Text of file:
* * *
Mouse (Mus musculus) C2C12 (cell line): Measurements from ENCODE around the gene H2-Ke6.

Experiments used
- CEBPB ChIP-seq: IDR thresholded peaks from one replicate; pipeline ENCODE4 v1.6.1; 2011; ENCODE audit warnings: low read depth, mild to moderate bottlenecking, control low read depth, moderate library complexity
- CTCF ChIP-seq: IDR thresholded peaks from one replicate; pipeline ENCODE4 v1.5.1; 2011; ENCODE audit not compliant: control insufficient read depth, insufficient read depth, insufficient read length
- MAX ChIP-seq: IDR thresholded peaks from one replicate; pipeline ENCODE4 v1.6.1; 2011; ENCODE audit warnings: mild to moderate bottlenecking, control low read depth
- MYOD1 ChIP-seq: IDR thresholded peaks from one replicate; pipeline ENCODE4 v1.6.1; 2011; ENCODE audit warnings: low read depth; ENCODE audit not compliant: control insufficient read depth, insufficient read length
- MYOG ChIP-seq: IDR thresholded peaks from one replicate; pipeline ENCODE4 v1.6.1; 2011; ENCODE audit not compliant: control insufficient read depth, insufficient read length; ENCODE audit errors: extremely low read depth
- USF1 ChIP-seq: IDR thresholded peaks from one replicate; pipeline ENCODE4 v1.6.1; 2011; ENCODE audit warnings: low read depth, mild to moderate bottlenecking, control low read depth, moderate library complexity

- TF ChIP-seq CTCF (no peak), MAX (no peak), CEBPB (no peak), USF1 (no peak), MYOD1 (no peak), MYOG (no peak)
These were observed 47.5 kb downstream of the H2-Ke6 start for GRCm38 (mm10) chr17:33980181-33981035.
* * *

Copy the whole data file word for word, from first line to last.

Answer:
Mouse (Mus musculus) C2C12 (cell line): Measurements from ENCODE around the gene H2-Ke6.

Experiments used
- CEBPB ChIP-seq: IDR thresholded peaks from one replicate; pipeline ENCODE4 v1.6.1; 2011; ENCODE audit warnings: low read depth, mild to moderate bottlenecking, control low read depth, moderate library complexity
- CTCF ChIP-seq: IDR thresholded peaks from one replicate; pipeline ENCODE4 v1.5.1; 2011; ENCODE audit not compliant: control insufficient read depth, insufficient read depth, insufficient read length
- MAX ChIP-seq: IDR thresholded peaks from one replicate; pipeline ENCODE4 v1.6.1; 2011; ENCODE audit warnings: mild to moderate bottlenecking, control low read depth
- MYOD1 ChIP-seq: IDR thresholded peaks from one replicate; pipeline ENCODE4 v1.6.1; 2011; ENCODE audit warnings: low read depth; ENCODE audit not compliant: control insufficient read depth, insufficient read length
- MYOG ChIP-seq: IDR thresholded peaks from one replicate; pipeline ENCODE4 v1.6.1; 2011; ENCODE audit not compliant: control insufficient read depth, insufficient read length; ENCODE audit errors: extremely low read depth
- USF1 ChIP-seq: IDR thresholded peaks from one replicate; pipeline ENCODE4 v1.6.1; 2011; ENCODE audit warnings: low read depth, mild to moderate bottlenecking, control low read depth, moderate library complexity

- TF ChIP-seq CTCF (no peak), MAX (no peak), CEBPB (no peak), USF1 (no peak), MYOD1 (no peak), MYOG (no peak)
These were observed 47.5 kb downstream of the H2-Ke6 start for GRCm38 (mm10) chr17:33980181-33981035.